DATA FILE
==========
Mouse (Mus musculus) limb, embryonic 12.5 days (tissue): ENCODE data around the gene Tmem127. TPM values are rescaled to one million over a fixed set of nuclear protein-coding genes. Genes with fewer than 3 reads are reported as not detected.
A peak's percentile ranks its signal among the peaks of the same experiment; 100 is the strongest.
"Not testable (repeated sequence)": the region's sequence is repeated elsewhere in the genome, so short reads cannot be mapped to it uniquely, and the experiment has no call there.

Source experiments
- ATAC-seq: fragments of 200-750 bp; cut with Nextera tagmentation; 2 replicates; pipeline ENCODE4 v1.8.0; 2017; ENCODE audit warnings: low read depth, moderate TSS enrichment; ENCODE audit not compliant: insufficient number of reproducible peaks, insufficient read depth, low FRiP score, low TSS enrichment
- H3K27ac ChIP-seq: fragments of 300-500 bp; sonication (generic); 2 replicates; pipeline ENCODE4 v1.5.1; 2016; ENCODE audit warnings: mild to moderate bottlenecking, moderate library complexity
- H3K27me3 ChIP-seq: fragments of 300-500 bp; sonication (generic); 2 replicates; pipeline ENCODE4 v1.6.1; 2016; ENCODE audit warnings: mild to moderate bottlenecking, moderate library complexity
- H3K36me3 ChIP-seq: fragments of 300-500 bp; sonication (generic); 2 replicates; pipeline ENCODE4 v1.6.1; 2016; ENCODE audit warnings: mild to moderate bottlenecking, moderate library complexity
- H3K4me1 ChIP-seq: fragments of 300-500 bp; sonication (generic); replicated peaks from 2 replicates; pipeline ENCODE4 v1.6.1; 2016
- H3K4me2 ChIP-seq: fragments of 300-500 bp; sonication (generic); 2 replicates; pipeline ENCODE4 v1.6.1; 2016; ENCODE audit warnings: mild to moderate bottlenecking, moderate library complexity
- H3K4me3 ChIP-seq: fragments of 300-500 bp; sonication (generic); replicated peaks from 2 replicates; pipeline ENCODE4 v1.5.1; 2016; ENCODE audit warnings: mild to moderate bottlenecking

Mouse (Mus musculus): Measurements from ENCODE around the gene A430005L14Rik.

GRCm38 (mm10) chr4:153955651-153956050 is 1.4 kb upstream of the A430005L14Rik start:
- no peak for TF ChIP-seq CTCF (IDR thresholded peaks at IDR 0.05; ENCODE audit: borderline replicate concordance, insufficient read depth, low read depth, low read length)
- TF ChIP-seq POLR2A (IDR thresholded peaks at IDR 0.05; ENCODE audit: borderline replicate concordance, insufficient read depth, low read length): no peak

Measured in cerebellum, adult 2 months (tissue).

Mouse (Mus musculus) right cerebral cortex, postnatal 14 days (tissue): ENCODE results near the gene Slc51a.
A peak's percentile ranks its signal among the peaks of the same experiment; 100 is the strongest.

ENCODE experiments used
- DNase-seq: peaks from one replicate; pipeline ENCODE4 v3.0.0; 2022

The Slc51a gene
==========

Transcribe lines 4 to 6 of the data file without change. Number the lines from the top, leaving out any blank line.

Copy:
Source experiments
- ATAC-seq: fragments of 200-750 bp; cut with Nextera tagmentation; 2 replicates; pipeline ENCODE4 v1.8.0; 2017; ENCODE audit warnings: low read depth, moderate TSS enrichment; ENCODE audit not compliant: insufficient number of reproducible peaks, insufficient read depth, low FRiP score, low TSS enrichment
- H3K27ac ChIP-seq: fragments of 300-500 bp; sonication (generic); 2 replicates; pipeline ENCODE4 v1.5.1; 2016; ENCODE audit warnings: mild to moderate bottlenecking, moderate library complexity